The State of Wyoming and the owners of the Hoback RV Park have reached a settlement agreement to help address water quality issues in the area. Crowley Capital LLC will pay $100,000 to directly fix violations found in a 2020 investigation by the state Department of Environmental Quality, which included faulty septic and wastewater treatment systems. The company will also pay an additional $300,000 to investigate groundwater in the area, as well as look into creating a water and sewage district in Hoback. Water issues in Southern Teton County came to a head just over a year ago, when residents of the RV park were evicted in part over these issues, including levels of nitrates found in drinking water exceeding state health standards. 

Jackson Lake to Remain Low 

Water managers from western Wyoming and eastern Idaho gathered Tuesday to talk about the Snake River reservoir system, a massive network that serves farming and recreation in the area. Last year, drought made headlines when Jackson Lake dropped to historically low levels to support interests downstream. Now, another relatively dry winter means reservoirs are currently projected to be at 60% capacity by spring–compared to 88% last year. Resources manager for the Upper Snake River Basin Brian Stevens said that means water will continue to be a scarce resource this coming summer and fall.

“There’s potential, increased potential, for us to totally drain the reservoir system this year,” he said. “The irrigation districts, they have that water. They are entitled to that and we make those deliveries when they’re called on.”

So, Jackson Lake will remain low. The Colter Bay Marina is unlikely to open this summer, according to the Jackson Hole News&Guide, and other boat launches will also likely see shortened seasons.

Oil and Gas Industry Challenged Over Calls for Subsidies

The nonpartisan conservation organization the Center for Western Priorities held a media briefing Wednesday to counter what they describe as a public relations campaign by U.S. oil and gas producers calling for more subsidies and greater access to public lands amid the war in Ukraine. The nonpartisan budget watchdog group Taxpayers for Common Sense also weighed in, represented by Vice President Autumn Hanna.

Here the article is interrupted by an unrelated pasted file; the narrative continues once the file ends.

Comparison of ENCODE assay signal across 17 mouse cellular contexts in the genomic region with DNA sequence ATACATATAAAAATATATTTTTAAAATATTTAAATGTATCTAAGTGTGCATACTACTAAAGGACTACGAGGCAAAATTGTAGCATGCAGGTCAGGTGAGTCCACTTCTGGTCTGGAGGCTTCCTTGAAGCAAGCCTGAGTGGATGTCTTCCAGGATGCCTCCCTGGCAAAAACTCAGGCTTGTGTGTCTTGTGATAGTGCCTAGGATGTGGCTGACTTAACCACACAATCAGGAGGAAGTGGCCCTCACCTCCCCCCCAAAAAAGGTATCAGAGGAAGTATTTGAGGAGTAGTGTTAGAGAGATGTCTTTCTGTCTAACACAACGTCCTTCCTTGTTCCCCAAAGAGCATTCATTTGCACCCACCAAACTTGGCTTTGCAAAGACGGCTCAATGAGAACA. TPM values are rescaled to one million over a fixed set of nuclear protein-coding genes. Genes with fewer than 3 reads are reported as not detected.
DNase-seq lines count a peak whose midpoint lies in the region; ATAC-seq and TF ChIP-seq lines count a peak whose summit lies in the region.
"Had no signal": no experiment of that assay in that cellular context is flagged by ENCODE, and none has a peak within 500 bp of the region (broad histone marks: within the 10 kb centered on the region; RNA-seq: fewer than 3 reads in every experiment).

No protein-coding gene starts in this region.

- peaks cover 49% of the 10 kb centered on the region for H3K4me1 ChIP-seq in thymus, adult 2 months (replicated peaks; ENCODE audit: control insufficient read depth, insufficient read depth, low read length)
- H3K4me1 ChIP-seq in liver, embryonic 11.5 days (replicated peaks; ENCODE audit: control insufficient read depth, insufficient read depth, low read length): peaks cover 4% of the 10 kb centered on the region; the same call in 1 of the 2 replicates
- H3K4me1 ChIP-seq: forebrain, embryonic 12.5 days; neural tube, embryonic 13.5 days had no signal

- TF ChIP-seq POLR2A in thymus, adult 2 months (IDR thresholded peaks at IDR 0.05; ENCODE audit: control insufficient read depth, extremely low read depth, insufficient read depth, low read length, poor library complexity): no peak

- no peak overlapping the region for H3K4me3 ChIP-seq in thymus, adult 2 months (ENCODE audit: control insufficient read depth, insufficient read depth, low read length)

“The simple truth is that oil and gas companies will say they need more taxpayer subsidies in just about every circumstance, including the current situation in Ukraine,” Hanna said. “However, when it comes to oil and gas, we are largely energy independent from Russia. The U.S. does not import any natural gas currently from Russia and imports of crude oil made up only 1% of total U.S. crude over the last decade.”

Scores of prominent Republican politicians, including a coalition of 25 governors, have been calling on President Biden to boost American oil and gas production since Russia launched its unprovoked attack on Ukraine. Hanna said the U.S. was already a net exporter of petroleum in 2020 and 2021, and that new production records are expected to be broken this year. Producers are also sitting on a stockpile of drilling permits across federal and tribal lands that amount to an area larger than the State of Kentucky but aren’t currently being used, according to the Center for Western Priorities.

How Will Climate Change Impact Visitation to Public Lands?

Researchers are trying to better understand how climate change will affect visitation to public lands, including national parks. Emily Wilkins is a social scientist with the U.S. Geological Survey who presented her work during a webinar hosted by a division of the National Park Service Wednesday.

“We are expected to see a percent change in visitation by 2050 between a decline in about 17-28% in the summer, so fewer visitors in the summer,” she said.  “In the winter, we would see kind of the opposite. About 12-20% more visitors in the winter and then between 5-9% more visitors in the spring by 2050.” 

That’s the national estimate, but regionally, the Upper Colorado Basin, which includes the Tetons, is the only area expected to see a decrease in winter visitors–which Wilkins said could be tied to a lack of good ski conditions. The research also shows that public lands may need to prepare for longer peak seasons and providing more visitor services during the current off-seasons.